Unexpected Facts About Scams

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  • A scan of 22 million PCs by security firm Panda Labs showed that nearly 12 million of them were infected. That could mean that half of the world’s PCs are be infected with viruses, Trojans, spyware and other malware.
  • The typical victim of a lottery money scam loses around $3,000, usually for supposed tax, administration or Customs fees, while those who fall for advance fee scams lose, on average, up to $4,000. The average identity theft victim gets taken for $5,000.
  • Scammers profile their victims — they know who makes the best target. For instance, a woman aged 70-plus is the most common target for a lottery scam, while a man in the 55-61 age range is the most common investment fraud victim. However, the age group that attracts the most scams is the 30-39 year olds.
  • Almost two-thirds of people incorrectly believe a cheque is valid if a bank pays out funds on it. (It’s not, and if the cheque subsequently bounces, the account holder is responsible for repaying any money they withdrew.)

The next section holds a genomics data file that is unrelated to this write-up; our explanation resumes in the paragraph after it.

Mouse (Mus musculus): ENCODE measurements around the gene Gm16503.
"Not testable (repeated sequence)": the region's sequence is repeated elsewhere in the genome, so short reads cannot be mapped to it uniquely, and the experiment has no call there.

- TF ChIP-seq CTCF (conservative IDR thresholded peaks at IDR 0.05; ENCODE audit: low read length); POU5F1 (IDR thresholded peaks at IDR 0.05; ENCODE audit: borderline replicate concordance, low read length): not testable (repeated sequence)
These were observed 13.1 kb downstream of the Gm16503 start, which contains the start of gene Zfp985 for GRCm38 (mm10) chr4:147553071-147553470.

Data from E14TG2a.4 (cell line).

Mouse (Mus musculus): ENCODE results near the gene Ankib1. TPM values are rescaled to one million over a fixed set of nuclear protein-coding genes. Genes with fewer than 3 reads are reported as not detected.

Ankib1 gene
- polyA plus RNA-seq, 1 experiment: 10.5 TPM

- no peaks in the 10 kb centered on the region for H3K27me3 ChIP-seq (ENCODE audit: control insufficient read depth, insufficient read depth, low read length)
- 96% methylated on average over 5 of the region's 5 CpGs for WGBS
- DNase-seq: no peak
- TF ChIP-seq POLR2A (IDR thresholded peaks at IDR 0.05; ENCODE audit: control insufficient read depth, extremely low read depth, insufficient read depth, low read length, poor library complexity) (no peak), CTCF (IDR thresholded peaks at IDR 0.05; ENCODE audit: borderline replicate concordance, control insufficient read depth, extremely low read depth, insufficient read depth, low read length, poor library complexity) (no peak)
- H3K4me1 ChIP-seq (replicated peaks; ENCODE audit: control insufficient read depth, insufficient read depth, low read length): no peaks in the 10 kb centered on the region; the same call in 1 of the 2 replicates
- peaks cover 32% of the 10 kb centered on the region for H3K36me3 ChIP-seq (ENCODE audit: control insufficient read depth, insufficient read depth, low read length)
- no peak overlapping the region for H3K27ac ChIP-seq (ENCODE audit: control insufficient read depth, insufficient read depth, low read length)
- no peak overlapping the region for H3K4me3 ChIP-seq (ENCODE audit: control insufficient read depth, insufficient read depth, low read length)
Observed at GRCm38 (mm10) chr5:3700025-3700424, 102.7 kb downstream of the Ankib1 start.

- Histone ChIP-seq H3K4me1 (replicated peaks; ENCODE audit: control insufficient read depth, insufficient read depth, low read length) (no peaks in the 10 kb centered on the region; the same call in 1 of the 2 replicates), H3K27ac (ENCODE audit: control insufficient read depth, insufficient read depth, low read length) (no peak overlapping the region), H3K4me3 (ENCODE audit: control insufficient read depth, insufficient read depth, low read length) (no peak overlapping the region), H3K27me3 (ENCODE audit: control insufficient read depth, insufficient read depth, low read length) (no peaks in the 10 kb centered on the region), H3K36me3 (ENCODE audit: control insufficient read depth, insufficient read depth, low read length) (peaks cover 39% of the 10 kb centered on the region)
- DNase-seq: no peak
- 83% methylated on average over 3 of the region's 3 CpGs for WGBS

• On average, 3,500 new sites harbouring malware are set up every day. Online security experts McAfee reckon there are now more than 1.2 million different types of Internet malware.
  • 10 million people were said to be victims of identity theft. According to the Federal Trade Commission a total of 30 million Americans ages 18 and older, or 13.5% of the U.S. adult population, were victims of consumer fraud of one type or another during a one-year period.
  • Half of all identity thieves in a recent study came from a middle class background, had a college education and an otherwise conventional lifestyle. Most of them had jobs and their main motivation was to buy luxuries. In other words, they’re not all serial crooks or drug addicts.
  • In 2005, before Hurricane Katrina even made landfall, there were 200 phoney Katrina aid websites. In a recent intervention, the Nigerian Government shut down 800 fraudulent sites.
  • An estimated total of 125 trillion spam messages have been sent out in the past five years, says Project Honeypot.
  • The scam ratio for work-at-home jobs posted online is 59:1. In other words, out of every 60 advertised jobs, only one is genuine.

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